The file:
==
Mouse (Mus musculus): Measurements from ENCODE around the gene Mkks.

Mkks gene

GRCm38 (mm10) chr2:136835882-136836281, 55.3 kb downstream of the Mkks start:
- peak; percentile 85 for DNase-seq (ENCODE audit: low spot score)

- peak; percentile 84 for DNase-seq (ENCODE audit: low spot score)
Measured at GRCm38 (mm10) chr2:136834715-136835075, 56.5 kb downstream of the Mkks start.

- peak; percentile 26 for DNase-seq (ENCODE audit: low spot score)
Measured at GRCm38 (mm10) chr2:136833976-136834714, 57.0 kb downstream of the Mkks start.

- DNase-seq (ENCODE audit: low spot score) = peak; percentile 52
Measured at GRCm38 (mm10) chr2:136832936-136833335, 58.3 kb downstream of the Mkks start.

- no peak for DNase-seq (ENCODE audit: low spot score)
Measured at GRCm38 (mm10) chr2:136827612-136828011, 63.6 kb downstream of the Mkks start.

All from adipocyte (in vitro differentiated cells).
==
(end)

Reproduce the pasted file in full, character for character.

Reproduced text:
Mouse (Mus musculus): Measurements from ENCODE around the gene Mkks.

Mkks gene

GRCm38 (mm10) chr2:136835882-136836281, 55.3 kb downstream of the Mkks start:
- peak; percentile 85 for DNase-seq (ENCODE audit: low spot score)

- peak; percentile 84 for DNase-seq (ENCODE audit: low spot score)
Measured at GRCm38 (mm10) chr2:136834715-136835075, 56.5 kb downstream of the Mkks start.

- peak; percentile 26 for DNase-seq (ENCODE audit: low spot score)
Measured at GRCm38 (mm10) chr2:136833976-136834714, 57.0 kb downstream of the Mkks start.

- DNase-seq (ENCODE audit: low spot score) = peak; percentile 52
Measured at GRCm38 (mm10) chr2:136832936-136833335, 58.3 kb downstream of the Mkks start.

- no peak for DNase-seq (ENCODE audit: low spot score)
Measured at GRCm38 (mm10) chr2:136827612-136828011, 63.6 kb downstream of the Mkks start.

All from adipocyte (in vitro differentiated cells).